During the session, many doctors (as well as two parents of autistic patients) spoke about the success they were seeing using cannabis for autism—detailing particular cannabinoid treatments that worked well.

THC vs CBD for autism

Doctors reported high levels of real-world success with THC, the main active ingredient in cannabis. By contrast, most cannabinoid research on autism tends to focus on CBD. That’s because American medicine remains wary of THC, cannabis clinicians say.

“The literature is far behind what we are doing with patients” explained Dr. Bonni Goldstein MD, during the conference. “I think part of that is still the difficulty around accepting that cannabis will help these children” she added, explaining that many still fear the side effects of THC.

But Goldstein and others shared that their autistic patients using THC are doing well. “Most of us do not see any significant side effects.”

Dr. Justin Sulak also lauded THC’s benefits for autistic patients, explaining that THC may be the best way to account for the neurochemical deficiencies seen in autistic patients. Specifically, the body’s ‘bliss’ molecule anandamide. THC works similarly to anandamide.

Medical patients use products like California licensed brand 'Care By Design' offers specific ratios of CBD:THC. (Courtesy Care by Design)
Medical patients use products like California licensed brand ‘Care By Design,’ which offers specific ratios of CBD to THC. (Courtesy Care by Design)

“Maybe CBD could be used to simulate anandamide, but I think THC is going to be the most useful tool. So if someone has that deficiency, so to speak, it makes sense to treat with THC.”

Still, while THC was highlighted, doctors shared that a variety of different cannabinoids—including CBD, CBDA, THCA, and CBG —all seemed to offer beneficial effects for autistic patients. 

Cannabis for autism research rounded up

Doctors also highlighted the many studies on cannabinoids for ASD in 2021—another big win.

Dr. Patricia Frye, MD, the headliner for the conference, explained research dates to 2016, when a study concluded enhancing anandamide could help with autism. But research interest grew in the last few years.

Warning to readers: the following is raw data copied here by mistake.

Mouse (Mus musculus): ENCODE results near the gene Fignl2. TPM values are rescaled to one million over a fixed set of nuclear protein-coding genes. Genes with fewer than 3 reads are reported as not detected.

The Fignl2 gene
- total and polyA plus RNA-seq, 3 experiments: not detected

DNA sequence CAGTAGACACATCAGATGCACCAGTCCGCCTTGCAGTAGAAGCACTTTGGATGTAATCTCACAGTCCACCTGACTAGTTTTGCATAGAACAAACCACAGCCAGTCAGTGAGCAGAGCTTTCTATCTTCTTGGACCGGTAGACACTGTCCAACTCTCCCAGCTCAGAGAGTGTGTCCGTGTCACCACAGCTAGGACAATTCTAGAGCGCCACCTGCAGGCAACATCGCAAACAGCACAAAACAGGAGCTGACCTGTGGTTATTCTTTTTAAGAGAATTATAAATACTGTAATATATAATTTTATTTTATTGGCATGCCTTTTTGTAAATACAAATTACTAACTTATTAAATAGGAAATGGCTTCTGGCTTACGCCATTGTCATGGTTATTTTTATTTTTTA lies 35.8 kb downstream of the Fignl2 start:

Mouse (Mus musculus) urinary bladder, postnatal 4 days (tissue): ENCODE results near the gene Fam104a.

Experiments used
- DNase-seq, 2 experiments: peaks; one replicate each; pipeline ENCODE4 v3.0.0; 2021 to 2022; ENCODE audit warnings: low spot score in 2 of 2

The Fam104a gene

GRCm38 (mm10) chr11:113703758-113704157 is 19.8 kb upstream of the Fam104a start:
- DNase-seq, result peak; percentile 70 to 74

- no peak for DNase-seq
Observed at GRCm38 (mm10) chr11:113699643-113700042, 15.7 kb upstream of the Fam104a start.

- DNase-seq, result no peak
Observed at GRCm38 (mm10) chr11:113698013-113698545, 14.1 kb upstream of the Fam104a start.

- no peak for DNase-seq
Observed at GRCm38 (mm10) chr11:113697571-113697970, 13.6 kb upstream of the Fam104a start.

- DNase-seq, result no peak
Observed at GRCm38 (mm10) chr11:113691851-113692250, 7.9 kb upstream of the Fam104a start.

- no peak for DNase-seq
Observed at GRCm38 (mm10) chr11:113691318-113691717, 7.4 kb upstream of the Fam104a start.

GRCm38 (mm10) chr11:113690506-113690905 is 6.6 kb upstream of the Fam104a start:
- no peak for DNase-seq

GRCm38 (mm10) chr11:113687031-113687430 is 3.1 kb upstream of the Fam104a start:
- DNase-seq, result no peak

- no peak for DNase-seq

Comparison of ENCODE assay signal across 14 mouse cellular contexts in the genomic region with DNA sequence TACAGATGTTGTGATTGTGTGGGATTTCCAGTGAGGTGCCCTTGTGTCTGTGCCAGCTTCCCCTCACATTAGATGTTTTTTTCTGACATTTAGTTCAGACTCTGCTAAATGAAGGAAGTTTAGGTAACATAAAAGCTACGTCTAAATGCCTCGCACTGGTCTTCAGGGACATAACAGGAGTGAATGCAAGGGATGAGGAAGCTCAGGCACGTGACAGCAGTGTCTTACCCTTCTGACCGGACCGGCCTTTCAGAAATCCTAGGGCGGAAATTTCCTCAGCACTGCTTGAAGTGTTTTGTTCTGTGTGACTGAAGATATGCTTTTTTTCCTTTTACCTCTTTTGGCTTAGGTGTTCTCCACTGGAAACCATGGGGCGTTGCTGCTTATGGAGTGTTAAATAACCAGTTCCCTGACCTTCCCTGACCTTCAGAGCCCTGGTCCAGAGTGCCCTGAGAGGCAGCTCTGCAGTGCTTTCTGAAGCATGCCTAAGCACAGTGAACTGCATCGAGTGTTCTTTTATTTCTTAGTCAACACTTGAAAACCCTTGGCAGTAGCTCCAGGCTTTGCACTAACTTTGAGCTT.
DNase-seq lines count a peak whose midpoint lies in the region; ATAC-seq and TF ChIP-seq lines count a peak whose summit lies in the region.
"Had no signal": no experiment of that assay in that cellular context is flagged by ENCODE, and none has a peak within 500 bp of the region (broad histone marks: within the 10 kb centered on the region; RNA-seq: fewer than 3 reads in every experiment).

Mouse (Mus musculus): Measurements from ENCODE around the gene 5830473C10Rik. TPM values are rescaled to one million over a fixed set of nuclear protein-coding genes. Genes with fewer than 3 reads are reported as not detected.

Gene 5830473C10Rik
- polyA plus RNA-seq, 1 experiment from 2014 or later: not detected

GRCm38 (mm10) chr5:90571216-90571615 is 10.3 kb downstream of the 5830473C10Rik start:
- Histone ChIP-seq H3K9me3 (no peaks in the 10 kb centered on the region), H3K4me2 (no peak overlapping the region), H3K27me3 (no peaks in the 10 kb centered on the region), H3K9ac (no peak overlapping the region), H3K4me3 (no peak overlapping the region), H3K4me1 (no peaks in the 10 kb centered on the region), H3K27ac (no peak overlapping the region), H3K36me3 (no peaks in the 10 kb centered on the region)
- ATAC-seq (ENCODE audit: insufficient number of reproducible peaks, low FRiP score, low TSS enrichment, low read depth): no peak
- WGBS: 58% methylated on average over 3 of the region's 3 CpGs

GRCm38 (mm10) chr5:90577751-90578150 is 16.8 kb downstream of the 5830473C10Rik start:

“In 2021…we have more and more preclinical and observational data, looking specifically at the risks and benefits of cannabis and cannabinoids in treating both core and coexisting conditions.”

A dozen new studies looked at cannabis’ benefits for autism, making 2021 a great year of progress.

Cannabis decreased biomarkers of harms

This November, Dr. Bonni Goldstein published new research showing cannabis cut levels of biomarkers for nerve-swelling, aggressiveness, and pain. Autistic patients’ abnormally high biomarkers came back into normal ranges after a year of treatment, Dr. Goldstein concludes.

These shifts in biomarkers correlated to improved behavior, according to reports from parents of autistic patients.

Medical Cannabis Expert and Physician Dr. Bonni Goldstein

Dr. Goldstein says these biomarker tests could help measure the effectiveness of cannabinoid treatments for autism.

2022 promises to see even more advances in our understanding of how to treat autism. For some of the estimated 75 million people with ASD in the world—the answers could be life-changing.

Cannabinoids for autism—Key research

Emily Earlenbaugh's Bio Image

Emily Earlenbaugh

Dr. Emily Earlenbaugh is a cannabis writer and educator. She is the Director of Education for Mindful Cannabis Consulting, where she teaches patients how to find the cannabis options that work best for them. She regularly writes about cannabis science and culture for publications like Cannabis Now Magazine, SF Chronicle’s GreenState, HelloMD, and Big Buds Magazine. Emily has a doctorate in philosophy of science from UC Davis.

View Emily Earlenbaugh’s articles